MotoGP

Kawasaki reiterates it has no desire to return to MotoGP

Kawasaki insists its dominant success in WorldSBK won't be inspiring it to consider a switch to 'too expensive' MotoGP any time soon

Kawasaki bosses have reiterated that the manufacturer has no designs on returning to the MotoGP World Championship despite having established itself as the dominance force in the WorldSBK Championship.

The Japanese firm competed in MotoGP between 2002 and 2008, achieving modest success with three recorded podiums during that time. It withdrew ahead of the 2009 season citing pressures stemming from the global financial crisis.

Despite this, Kawasaki maintained its presence in WorldSBK and siphoned resources towards it, leading to a significant upturn in performance during the 2010s that culminated in Tom Sykes winning the 2013 title before Jonathan Rea reeled off five consecutive championships between 2015 and 2019.

This success, coupled with Aprilia and KTM’s move into the grand prix premier class, has frequently raised questions over whether Kawasaki would consider returning to MotoGP once more.

However, Kawasaki’s Ichiro Yoda told Speedweek the sheer outlay of MotoGP – which he says is ten times more than WorldSBK – cannot justify the added exposure, especially if it isn’t able to win races.

“MotoGP is too expensive for Kawasaki - it is a financial decision on our part. MotoGP costs at least ten times more than SBK. For MotoGP, you need 60 or 70 million euros per year, Honda spends 100 million.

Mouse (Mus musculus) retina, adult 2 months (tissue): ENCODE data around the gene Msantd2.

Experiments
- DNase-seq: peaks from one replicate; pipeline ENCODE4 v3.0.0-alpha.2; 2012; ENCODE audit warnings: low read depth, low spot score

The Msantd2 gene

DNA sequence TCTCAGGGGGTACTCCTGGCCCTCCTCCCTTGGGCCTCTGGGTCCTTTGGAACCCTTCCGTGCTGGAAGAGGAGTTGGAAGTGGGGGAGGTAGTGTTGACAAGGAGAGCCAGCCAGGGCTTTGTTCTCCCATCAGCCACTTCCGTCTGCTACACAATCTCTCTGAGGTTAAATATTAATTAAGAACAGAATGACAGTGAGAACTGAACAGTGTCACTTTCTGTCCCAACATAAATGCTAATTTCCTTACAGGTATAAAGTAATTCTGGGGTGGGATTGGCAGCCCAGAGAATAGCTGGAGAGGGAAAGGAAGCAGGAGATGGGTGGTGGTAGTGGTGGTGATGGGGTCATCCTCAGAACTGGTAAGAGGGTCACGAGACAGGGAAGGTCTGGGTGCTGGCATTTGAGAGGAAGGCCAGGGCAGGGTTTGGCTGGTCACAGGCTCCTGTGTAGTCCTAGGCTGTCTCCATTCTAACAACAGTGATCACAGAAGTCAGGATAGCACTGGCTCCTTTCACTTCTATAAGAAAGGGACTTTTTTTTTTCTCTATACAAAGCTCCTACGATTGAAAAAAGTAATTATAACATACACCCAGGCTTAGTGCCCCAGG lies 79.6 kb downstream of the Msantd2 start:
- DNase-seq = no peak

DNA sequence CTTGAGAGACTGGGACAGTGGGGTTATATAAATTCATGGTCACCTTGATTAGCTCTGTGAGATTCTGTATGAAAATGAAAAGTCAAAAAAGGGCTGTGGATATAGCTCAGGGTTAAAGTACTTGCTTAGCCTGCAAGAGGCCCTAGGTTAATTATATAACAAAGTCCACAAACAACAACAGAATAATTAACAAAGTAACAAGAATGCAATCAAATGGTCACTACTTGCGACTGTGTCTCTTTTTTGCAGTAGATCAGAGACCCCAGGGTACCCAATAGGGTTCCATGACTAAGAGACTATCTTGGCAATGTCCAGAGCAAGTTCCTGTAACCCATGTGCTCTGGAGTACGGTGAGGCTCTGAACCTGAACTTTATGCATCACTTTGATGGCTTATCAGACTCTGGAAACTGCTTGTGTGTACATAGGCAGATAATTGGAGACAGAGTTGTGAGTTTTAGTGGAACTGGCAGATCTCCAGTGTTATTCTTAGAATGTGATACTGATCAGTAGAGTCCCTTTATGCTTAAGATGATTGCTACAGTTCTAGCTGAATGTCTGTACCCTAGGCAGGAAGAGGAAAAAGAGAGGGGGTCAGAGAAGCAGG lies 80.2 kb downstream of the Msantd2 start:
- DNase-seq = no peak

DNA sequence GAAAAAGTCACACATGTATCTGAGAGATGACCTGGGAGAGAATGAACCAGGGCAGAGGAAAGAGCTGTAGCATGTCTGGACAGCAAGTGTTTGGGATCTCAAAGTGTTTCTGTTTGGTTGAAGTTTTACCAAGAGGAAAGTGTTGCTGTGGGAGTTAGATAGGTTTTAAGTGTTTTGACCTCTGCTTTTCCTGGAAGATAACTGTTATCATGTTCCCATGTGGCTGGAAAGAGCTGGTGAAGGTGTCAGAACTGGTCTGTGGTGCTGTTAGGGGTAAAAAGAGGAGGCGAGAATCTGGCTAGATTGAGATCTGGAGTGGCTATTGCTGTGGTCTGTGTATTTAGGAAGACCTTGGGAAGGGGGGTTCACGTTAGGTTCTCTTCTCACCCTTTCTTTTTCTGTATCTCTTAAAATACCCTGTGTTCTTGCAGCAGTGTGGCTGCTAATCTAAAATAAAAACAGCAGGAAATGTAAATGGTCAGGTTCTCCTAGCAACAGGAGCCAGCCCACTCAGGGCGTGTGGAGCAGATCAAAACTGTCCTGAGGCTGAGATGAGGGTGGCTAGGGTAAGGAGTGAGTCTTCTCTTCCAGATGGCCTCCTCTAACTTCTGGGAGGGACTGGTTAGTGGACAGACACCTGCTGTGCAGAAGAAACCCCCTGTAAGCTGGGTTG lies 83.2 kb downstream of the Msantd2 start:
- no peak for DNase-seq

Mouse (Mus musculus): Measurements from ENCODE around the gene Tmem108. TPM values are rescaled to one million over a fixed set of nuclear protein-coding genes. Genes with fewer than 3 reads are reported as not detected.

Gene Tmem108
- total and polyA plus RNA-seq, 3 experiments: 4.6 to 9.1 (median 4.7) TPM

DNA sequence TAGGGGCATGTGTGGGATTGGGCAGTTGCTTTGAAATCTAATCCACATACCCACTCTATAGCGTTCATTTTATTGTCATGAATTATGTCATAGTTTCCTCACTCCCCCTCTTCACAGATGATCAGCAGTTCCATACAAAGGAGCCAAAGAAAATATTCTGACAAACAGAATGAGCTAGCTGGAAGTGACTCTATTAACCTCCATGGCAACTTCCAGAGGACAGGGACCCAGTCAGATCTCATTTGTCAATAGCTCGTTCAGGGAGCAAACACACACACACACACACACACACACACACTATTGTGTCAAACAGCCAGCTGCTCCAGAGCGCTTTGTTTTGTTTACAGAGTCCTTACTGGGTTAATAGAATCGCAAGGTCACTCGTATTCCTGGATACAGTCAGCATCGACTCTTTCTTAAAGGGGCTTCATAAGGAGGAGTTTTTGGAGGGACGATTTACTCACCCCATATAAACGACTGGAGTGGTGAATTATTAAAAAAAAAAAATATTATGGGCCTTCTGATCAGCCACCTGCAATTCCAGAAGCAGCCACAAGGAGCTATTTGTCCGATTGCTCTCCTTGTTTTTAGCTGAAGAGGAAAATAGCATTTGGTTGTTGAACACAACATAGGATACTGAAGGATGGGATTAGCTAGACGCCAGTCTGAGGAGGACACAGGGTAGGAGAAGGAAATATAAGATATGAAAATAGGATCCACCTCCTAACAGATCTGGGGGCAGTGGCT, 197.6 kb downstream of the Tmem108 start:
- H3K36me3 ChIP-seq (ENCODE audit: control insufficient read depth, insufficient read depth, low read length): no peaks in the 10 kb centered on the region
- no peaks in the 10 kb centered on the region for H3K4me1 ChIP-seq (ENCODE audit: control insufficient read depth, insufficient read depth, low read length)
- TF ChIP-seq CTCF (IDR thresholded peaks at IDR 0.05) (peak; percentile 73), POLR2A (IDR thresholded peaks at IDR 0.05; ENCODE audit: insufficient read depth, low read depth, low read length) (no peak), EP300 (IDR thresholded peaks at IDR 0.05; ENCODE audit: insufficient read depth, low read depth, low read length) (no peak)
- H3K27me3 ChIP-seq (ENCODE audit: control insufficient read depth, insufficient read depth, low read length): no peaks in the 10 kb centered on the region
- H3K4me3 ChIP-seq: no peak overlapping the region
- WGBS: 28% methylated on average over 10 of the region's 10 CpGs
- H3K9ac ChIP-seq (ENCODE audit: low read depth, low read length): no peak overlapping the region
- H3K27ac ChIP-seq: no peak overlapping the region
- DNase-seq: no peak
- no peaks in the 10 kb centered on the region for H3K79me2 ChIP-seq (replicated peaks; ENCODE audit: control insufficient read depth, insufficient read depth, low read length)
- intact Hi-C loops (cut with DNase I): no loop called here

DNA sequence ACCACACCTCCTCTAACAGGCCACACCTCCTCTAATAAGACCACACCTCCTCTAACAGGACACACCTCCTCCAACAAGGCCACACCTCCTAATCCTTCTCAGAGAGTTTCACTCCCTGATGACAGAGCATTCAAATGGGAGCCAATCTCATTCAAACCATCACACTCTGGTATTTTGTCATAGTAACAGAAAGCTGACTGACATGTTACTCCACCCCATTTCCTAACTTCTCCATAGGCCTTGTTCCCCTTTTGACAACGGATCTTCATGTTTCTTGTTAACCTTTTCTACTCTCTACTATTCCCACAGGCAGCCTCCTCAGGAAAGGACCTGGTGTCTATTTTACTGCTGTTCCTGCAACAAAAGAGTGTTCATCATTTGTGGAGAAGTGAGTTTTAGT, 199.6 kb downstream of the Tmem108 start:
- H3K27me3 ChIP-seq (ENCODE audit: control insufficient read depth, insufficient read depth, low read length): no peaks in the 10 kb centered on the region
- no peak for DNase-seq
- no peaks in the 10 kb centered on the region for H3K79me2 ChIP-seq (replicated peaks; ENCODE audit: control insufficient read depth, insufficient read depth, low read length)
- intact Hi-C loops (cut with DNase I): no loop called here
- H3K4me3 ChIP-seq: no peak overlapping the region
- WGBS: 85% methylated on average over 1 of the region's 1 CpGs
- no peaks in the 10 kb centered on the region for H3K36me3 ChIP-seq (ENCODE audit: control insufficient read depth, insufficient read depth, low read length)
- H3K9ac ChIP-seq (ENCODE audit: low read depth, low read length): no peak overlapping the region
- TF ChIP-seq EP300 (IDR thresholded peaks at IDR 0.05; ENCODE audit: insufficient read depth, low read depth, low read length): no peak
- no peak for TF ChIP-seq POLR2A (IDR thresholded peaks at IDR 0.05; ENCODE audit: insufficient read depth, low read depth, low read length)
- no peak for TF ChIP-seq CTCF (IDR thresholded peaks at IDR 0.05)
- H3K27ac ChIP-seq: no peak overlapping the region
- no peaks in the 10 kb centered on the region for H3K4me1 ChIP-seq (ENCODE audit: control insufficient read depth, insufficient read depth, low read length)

“In addition, we cannot convince Kawasaki's senior management for fifth place in the MotoGP World Championship. You expect wins, regardless of the category. This is why the Superbike World Championship makes more sense for Kawasaki from a financial point of view.”

Kawasaki ZX-10RR chief developer Yoshimoto Matsuda adds: "MotoGP is not the right path for us. You have to think about what MotoGP requires from you, what technology it takes. And what it brings you. If we take all that into account, MotoGP is not our choice."

Kawasaki isn’t the only manufacturer that shies away from MotoGP, with BMW repeatedly stating it has no intention to graduate to the premier league because of the costs involved.

Indeed, unlike its Japanese rivals, Kawasaki’s grand prix endeavours don’t stretch back decades, while even the more recent entrants – Aprilia and KTM – had a presence in the feeder categories for a long time before ultimately making the switch to MotoGP.

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